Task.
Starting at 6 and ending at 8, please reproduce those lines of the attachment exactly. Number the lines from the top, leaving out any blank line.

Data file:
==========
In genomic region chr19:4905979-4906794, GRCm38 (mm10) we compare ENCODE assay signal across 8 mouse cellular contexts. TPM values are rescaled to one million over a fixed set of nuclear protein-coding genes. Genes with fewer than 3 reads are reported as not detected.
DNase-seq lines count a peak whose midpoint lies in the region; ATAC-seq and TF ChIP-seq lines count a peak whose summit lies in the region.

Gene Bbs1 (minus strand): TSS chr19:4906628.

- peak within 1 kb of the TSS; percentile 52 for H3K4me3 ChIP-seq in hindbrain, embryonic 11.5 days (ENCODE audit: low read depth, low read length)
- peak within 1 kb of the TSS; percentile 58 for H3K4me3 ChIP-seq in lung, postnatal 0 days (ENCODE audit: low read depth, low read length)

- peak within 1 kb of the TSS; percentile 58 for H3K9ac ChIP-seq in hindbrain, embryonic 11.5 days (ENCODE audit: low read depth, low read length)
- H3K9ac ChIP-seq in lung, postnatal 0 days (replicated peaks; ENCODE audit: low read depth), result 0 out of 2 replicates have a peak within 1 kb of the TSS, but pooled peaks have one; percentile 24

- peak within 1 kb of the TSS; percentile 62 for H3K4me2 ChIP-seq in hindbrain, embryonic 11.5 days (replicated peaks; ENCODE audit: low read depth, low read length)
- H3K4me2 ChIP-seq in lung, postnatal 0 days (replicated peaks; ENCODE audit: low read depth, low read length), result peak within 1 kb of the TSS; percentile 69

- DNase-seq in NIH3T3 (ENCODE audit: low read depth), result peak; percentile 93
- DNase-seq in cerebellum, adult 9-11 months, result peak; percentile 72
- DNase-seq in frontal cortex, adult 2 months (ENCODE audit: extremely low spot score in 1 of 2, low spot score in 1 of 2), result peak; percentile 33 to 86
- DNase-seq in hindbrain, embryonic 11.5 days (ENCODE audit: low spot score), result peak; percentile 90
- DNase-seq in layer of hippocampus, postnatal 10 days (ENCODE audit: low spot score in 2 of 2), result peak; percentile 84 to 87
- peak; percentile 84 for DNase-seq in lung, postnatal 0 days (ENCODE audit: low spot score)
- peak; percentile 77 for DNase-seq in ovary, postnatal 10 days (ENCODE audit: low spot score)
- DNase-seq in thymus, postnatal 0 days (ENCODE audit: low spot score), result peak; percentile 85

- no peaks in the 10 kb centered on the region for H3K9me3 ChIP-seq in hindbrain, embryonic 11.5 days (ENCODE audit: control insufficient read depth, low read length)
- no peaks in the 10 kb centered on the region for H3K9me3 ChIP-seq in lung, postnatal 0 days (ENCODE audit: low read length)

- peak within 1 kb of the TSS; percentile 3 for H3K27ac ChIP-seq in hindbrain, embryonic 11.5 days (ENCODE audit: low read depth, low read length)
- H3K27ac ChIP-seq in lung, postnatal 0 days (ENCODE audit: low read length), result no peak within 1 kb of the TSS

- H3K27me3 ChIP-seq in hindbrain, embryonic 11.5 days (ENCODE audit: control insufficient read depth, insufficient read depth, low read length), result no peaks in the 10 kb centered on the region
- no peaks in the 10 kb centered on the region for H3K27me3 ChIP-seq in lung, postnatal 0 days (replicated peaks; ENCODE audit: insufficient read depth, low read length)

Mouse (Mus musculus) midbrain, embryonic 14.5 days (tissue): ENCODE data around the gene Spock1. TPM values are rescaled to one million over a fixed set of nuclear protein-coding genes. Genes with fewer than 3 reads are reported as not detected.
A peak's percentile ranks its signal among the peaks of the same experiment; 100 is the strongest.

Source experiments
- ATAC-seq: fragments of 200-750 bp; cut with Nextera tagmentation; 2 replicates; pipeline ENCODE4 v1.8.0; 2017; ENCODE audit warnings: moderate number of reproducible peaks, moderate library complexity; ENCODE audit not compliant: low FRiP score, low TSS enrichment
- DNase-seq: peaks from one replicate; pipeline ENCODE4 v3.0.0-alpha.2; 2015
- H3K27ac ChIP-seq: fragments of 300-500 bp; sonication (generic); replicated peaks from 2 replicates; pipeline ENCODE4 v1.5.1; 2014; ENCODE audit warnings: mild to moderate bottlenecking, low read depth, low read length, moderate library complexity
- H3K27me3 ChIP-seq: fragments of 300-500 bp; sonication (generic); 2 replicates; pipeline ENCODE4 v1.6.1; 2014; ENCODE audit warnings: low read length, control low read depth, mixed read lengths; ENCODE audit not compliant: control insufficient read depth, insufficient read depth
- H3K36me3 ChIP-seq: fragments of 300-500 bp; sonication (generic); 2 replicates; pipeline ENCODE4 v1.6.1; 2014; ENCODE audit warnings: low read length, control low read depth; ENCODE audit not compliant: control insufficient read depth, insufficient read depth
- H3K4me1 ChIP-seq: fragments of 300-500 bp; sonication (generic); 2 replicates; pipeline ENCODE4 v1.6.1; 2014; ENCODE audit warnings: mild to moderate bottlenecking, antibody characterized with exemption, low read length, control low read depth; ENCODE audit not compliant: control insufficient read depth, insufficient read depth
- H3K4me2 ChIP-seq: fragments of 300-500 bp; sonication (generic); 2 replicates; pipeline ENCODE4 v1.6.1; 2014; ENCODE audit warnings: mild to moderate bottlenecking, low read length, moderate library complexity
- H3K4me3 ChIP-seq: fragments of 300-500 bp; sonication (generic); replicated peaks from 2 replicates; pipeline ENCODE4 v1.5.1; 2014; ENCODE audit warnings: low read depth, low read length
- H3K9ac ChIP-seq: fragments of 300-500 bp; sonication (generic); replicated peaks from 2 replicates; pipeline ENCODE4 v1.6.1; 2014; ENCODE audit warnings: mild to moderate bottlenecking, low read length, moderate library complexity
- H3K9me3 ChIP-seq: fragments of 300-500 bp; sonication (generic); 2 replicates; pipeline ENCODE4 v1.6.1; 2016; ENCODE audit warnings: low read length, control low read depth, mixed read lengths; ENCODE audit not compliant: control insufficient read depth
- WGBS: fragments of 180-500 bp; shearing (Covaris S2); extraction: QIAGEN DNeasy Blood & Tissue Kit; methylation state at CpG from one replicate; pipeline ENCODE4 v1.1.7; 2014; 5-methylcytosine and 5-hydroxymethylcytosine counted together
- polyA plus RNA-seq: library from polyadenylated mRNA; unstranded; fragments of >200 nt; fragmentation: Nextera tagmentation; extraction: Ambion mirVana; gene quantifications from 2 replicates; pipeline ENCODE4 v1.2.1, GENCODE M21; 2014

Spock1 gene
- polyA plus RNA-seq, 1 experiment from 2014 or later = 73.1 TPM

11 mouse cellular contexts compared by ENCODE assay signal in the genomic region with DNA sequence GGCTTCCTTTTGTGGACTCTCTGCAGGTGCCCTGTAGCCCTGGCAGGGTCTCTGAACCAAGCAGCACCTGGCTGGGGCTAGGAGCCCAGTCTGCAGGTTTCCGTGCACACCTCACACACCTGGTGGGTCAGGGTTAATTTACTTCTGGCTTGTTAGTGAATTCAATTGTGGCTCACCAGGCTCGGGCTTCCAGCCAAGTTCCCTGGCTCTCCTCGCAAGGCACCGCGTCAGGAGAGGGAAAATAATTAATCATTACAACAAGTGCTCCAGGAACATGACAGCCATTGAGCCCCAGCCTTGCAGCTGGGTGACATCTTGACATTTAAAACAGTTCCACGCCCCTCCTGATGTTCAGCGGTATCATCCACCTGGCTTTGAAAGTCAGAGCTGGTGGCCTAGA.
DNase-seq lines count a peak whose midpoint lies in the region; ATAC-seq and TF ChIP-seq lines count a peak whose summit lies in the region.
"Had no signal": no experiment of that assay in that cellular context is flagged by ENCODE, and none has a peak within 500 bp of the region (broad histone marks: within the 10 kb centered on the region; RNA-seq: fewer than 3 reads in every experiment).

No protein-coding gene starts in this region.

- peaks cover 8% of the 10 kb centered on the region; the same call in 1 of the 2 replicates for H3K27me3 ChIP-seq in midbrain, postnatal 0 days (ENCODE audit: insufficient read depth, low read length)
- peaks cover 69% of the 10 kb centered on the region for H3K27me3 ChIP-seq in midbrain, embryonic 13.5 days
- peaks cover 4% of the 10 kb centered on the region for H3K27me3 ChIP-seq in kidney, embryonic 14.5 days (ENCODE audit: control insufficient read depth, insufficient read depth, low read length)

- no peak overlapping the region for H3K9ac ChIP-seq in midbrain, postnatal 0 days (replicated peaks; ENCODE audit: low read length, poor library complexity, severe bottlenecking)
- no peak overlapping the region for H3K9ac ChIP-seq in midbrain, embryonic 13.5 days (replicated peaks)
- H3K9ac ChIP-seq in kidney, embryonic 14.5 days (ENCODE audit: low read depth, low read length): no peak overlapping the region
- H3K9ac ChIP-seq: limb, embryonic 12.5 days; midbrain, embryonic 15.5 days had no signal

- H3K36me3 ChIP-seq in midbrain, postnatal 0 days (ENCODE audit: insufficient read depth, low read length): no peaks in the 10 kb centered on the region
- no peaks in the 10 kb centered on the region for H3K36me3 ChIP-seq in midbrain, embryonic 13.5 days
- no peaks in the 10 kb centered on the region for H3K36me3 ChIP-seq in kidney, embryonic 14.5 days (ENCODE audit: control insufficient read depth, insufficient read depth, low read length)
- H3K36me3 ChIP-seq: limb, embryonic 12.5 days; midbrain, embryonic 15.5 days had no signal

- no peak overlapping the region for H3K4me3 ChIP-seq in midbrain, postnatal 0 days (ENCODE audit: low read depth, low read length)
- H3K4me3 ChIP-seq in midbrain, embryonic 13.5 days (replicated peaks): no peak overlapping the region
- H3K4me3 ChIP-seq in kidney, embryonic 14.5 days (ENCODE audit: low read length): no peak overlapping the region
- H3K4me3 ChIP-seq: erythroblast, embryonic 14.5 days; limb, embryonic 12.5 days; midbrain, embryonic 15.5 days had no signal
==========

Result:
- peak within 1 kb of the TSS; percentile 58 for H3K9ac ChIP-seq in hindbrain, embryonic 11.5 days (ENCODE audit: low read depth, low read length)
- H3K9ac ChIP-seq in lung, postnatal 0 days (replicated peaks; ENCODE audit: low read depth), result 0 out of 2 replicates have a peak within 1 kb of the TSS, but pooled peaks have one; percentile 24

- peak within 1 kb of the TSS; percentile 62 for H3K4me2 ChIP-seq in hindbrain, embryonic 11.5 days (replicated peaks; ENCODE audit: low read depth, low read length)